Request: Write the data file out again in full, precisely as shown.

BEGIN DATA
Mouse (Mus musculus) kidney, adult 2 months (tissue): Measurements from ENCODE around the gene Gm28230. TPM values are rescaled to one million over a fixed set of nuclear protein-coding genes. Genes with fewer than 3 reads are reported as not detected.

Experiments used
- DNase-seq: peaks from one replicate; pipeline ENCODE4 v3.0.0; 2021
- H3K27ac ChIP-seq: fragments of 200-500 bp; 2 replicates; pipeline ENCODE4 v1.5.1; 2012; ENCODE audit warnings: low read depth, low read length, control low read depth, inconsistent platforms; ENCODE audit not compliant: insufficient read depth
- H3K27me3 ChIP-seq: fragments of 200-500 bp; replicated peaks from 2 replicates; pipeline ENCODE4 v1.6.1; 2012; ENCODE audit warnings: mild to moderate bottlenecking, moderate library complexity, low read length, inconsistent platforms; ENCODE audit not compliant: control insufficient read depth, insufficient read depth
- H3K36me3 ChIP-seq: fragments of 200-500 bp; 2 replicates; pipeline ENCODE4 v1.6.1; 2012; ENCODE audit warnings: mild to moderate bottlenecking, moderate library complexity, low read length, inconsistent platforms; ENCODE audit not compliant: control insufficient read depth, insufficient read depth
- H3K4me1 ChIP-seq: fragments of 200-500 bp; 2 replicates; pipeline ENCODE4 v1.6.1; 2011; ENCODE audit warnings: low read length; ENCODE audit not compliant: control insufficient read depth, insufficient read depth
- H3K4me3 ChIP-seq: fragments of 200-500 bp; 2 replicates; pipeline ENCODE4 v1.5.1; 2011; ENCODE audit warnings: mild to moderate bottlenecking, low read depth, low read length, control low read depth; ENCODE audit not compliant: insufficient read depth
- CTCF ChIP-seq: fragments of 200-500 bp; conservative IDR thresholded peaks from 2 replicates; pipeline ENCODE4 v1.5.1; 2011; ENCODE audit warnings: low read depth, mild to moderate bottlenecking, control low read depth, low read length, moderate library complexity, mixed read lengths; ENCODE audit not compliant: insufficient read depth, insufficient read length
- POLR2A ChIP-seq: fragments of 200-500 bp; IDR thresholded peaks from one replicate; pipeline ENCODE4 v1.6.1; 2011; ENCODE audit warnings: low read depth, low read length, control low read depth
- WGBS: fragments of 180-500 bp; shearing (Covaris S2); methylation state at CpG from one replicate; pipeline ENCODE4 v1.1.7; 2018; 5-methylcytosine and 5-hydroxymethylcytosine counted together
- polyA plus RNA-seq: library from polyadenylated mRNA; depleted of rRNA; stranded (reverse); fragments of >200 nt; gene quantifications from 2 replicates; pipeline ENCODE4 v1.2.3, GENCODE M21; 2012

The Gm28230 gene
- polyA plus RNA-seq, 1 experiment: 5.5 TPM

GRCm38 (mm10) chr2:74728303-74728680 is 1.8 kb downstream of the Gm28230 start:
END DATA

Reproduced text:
Mouse (Mus musculus) kidney, adult 2 months (tissue): Measurements from ENCODE around the gene Gm28230. TPM values are rescaled to one million over a fixed set of nuclear protein-coding genes. Genes with fewer than 3 reads are reported as not detected.

Experiments used
- DNase-seq: peaks from one replicate; pipeline ENCODE4 v3.0.0; 2021
- H3K27ac ChIP-seq: fragments of 200-500 bp; 2 replicates; pipeline ENCODE4 v1.5.1; 2012; ENCODE audit warnings: low read depth, low read length, control low read depth, inconsistent platforms; ENCODE audit not compliant: insufficient read depth
- H3K27me3 ChIP-seq: fragments of 200-500 bp; replicated peaks from 2 replicates; pipeline ENCODE4 v1.6.1; 2012; ENCODE audit warnings: mild to moderate bottlenecking, moderate library complexity, low read length, inconsistent platforms; ENCODE audit not compliant: control insufficient read depth, insufficient read depth
- H3K36me3 ChIP-seq: fragments of 200-500 bp; 2 replicates; pipeline ENCODE4 v1.6.1; 2012; ENCODE audit warnings: mild to moderate bottlenecking, moderate library complexity, low read length, inconsistent platforms; ENCODE audit not compliant: control insufficient read depth, insufficient read depth
- H3K4me1 ChIP-seq: fragments of 200-500 bp; 2 replicates; pipeline ENCODE4 v1.6.1; 2011; ENCODE audit warnings: low read length; ENCODE audit not compliant: control insufficient read depth, insufficient read depth
- H3K4me3 ChIP-seq: fragments of 200-500 bp; 2 replicates; pipeline ENCODE4 v1.5.1; 2011; ENCODE audit warnings: mild to moderate bottlenecking, low read depth, low read length, control low read depth; ENCODE audit not compliant: insufficient read depth
- CTCF ChIP-seq: fragments of 200-500 bp; conservative IDR thresholded peaks from 2 replicates; pipeline ENCODE4 v1.5.1; 2011; ENCODE audit warnings: low read depth, mild to moderate bottlenecking, control low read depth, low read length, moderate library complexity, mixed read lengths; ENCODE audit not compliant: insufficient read depth, insufficient read length
- POLR2A ChIP-seq: fragments of 200-500 bp; IDR thresholded peaks from one replicate; pipeline ENCODE4 v1.6.1; 2011; ENCODE audit warnings: low read depth, low read length, control low read depth
- WGBS: fragments of 180-500 bp; shearing (Covaris S2); methylation state at CpG from one replicate; pipeline ENCODE4 v1.1.7; 2018; 5-methylcytosine and 5-hydroxymethylcytosine counted together
- polyA plus RNA-seq: library from polyadenylated mRNA; depleted of rRNA; stranded (reverse); fragments of >200 nt; gene quantifications from 2 replicates; pipeline ENCODE4 v1.2.3, GENCODE M21; 2012

The Gm28230 gene
- polyA plus RNA-seq, 1 experiment: 5.5 TPM

GRCm38 (mm10) chr2:74728303-74728680 is 1.8 kb downstream of the Gm28230 start: